Overall, advocates said there is a lack of appropriate housing options in Louisville that are specifically meant for youth. There are currently three programs available for former foster youth — Project Life, Family Unification Program and Family Scholar House. The problem is that these programs often have long wait times — anywhere from two to six months at minimum, the report said.
These wait times are often exacerbated by issues involving the youth’s criminal record or eviction history and their inability to access vital documents, like their birth certificate or social security card.
More than half of the youth surveyed for the report said they experienced homelessness while waiting for an apartment or stable housing to open up.
“Not allowing people with certain criminal records to obtain public housing assistance is directly affecting the foster care alums,” said Miranda Kallage, housing navigator at YouthBuild Louisville, a nonprofit that helps young people get job and life skills. “Changing that system would definitely benefit not only foster youth, but the houseless population at large.”
Former foster youth and advocates also said the state’s social worker shortage means young people leaving state custody are often without guidance that could help them find resources and navigate complex state bureaucracy.
“I think the biggest thing is that we’re not able to speak with our social workers on a regular basis,” Heath said. “I was in foster care for almost two years and spoke to my social worker maybe five or six times.”
The state has been working on reducing turnover among front line social workers, and they’ve seen some improvement, but employees are still dealing with heavy caseloads.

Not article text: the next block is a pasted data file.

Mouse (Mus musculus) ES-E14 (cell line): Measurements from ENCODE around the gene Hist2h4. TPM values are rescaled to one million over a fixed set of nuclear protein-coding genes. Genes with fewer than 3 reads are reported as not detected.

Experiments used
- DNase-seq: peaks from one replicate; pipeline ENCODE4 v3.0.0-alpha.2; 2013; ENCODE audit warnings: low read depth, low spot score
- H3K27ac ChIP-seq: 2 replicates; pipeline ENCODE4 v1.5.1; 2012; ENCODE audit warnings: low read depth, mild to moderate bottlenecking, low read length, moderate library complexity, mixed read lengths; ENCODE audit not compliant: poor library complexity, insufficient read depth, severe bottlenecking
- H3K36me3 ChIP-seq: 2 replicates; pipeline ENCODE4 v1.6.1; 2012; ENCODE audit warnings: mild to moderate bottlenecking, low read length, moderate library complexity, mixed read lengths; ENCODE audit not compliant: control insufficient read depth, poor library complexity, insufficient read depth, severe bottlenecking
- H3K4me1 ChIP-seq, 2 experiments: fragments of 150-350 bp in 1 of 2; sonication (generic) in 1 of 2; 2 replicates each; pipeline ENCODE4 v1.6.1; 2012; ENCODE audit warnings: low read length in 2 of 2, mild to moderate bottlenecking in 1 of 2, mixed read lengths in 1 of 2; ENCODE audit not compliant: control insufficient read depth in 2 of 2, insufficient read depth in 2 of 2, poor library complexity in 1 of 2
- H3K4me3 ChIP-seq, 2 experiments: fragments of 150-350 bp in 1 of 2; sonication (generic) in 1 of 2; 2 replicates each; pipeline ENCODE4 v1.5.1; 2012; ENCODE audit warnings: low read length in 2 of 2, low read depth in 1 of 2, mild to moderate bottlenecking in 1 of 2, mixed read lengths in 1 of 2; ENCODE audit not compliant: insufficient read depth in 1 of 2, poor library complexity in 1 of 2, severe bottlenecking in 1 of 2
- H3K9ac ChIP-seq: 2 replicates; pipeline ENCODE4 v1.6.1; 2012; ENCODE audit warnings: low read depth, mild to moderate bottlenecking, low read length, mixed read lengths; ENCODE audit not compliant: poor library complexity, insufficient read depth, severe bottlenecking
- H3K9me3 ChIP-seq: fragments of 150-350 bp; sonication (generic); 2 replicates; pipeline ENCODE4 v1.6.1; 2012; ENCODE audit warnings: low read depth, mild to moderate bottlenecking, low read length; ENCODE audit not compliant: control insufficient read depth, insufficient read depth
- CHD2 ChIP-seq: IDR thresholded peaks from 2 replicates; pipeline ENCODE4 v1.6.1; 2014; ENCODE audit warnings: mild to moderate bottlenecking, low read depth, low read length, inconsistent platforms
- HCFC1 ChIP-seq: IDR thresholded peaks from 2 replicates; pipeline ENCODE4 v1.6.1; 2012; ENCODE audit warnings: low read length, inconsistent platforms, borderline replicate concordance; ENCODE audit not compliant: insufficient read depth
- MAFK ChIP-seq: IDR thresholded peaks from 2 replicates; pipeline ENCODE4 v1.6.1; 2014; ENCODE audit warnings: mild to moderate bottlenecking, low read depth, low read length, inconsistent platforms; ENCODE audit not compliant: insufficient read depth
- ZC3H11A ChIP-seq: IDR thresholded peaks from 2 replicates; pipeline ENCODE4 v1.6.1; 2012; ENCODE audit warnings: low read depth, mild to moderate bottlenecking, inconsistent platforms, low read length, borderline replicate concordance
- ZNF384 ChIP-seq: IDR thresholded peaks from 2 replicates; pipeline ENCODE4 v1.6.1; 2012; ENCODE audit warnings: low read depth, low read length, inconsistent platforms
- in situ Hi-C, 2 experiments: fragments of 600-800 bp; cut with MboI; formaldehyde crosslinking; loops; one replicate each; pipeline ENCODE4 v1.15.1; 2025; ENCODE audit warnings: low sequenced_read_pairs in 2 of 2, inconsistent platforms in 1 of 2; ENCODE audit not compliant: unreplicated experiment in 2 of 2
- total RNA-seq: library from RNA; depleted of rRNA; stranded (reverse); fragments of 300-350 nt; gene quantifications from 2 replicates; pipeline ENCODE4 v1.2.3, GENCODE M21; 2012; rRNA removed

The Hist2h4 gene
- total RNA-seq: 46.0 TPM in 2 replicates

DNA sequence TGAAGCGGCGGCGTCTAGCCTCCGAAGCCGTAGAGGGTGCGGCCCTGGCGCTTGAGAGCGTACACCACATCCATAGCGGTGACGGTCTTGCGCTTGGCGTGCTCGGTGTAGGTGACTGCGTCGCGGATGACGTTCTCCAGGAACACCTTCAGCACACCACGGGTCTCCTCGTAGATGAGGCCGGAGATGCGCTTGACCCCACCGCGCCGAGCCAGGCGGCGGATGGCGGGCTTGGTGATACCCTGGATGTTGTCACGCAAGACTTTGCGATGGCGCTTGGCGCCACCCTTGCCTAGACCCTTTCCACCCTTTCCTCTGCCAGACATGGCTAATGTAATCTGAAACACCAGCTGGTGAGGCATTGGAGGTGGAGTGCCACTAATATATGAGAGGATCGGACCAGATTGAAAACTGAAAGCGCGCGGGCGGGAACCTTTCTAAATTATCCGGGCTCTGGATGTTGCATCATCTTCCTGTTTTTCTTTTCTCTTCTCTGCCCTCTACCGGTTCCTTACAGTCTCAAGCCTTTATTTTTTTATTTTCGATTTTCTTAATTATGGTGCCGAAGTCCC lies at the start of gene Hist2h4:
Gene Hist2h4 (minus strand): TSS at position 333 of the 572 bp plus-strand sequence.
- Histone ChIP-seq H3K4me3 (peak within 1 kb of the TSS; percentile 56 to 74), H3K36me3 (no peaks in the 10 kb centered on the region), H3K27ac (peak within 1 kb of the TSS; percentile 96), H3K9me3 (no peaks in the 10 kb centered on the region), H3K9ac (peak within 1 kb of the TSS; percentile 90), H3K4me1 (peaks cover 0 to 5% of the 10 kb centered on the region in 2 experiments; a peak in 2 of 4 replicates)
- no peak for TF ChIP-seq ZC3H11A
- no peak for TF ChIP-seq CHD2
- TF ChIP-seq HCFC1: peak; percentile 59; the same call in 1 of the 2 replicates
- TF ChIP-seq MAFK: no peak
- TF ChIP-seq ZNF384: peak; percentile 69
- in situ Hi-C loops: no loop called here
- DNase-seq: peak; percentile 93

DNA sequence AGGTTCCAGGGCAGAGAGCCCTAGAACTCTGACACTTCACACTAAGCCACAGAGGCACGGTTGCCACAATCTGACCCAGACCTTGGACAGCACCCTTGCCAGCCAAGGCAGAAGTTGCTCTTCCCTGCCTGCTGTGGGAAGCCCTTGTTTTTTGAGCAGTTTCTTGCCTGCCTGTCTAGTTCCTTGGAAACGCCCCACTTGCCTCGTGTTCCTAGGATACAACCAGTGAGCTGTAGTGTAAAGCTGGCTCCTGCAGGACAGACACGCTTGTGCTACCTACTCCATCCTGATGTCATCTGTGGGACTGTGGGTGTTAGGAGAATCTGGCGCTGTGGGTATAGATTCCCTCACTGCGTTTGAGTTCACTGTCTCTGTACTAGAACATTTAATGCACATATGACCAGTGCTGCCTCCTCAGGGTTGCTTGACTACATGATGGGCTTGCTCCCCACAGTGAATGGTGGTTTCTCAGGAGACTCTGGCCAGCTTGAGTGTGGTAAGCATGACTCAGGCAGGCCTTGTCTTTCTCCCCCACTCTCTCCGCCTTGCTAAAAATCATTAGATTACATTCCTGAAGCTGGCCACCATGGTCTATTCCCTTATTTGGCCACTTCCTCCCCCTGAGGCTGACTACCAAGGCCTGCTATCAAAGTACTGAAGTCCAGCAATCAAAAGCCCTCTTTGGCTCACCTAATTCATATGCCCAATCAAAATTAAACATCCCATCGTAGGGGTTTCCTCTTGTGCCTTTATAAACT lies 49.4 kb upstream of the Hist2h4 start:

Experts at Kentucky Youth Advocates said more work is needed to address the barriers that foster youth face and that young people will continue to struggle with homelessness and housing insecurity unless systemic improvements are made.
Here's what they're recommending:
- Ensuring housing options for one year for youth and young adults leaving foster care
- Encouraging community drop-in centers to extend hours of operation to include evenings and weekends
- Permitting foster youth a say in selecting their therapist when receiving mental health services
- Ensuring consistent targeted case management for young adults transitioning out of foster care
- Strengthening oversight of foster care placements
- Continuing Training for adults involved in the foster care system on trauma-informed care, race-based trauma, resilience building, coping skills and healthy relationships.
- Regulating adoptions after age 16 and 17 to ensure foster youth can maximize benefits and support post-exiting care
- Creating a 24-hour crisis hotline for foster care alumni
If you are a former foster youth dealing with homelessness or housing insecurity in Louisville, here are some options.
For support and connection, contact the team at True Up. Cynthia Schepers is the Peer Coach Coordinator and can help connect you to the resources you need.
- Email: firstname.lastname@example.org
- Phone: 502-536-3734
For emergency/immediate shelter options, walk-in or call YMCA Safe Place.
- Address: 2400 Crittenden Drive, Louisville, KY 40217
- Phone: 502-635-5233
For affordable housing options or rental assistance programs:
- Family Scholar House: For young adults with a high school diploma or GED who were in foster care after their 13th birthday. Call 502-584-8090 or go online to register for an orientation.
- Project Life Housing Program: For former foster youth between the ages of 18 ½ and 23 years old. They can provide 12 months of rental assistance and case management. For more information, or to apply, contact your Regional Independent Living Specialist.
Family Unification Program (FUP): For former foster youth between the ages of 18-24. They can provide up to 36 months of rental assistance. Youth must be at risk of homelessness to qualify. For more information, contact your Regional Independent Living Specialist.
Support for this story was provided in part by the Jewish Heritage Fund.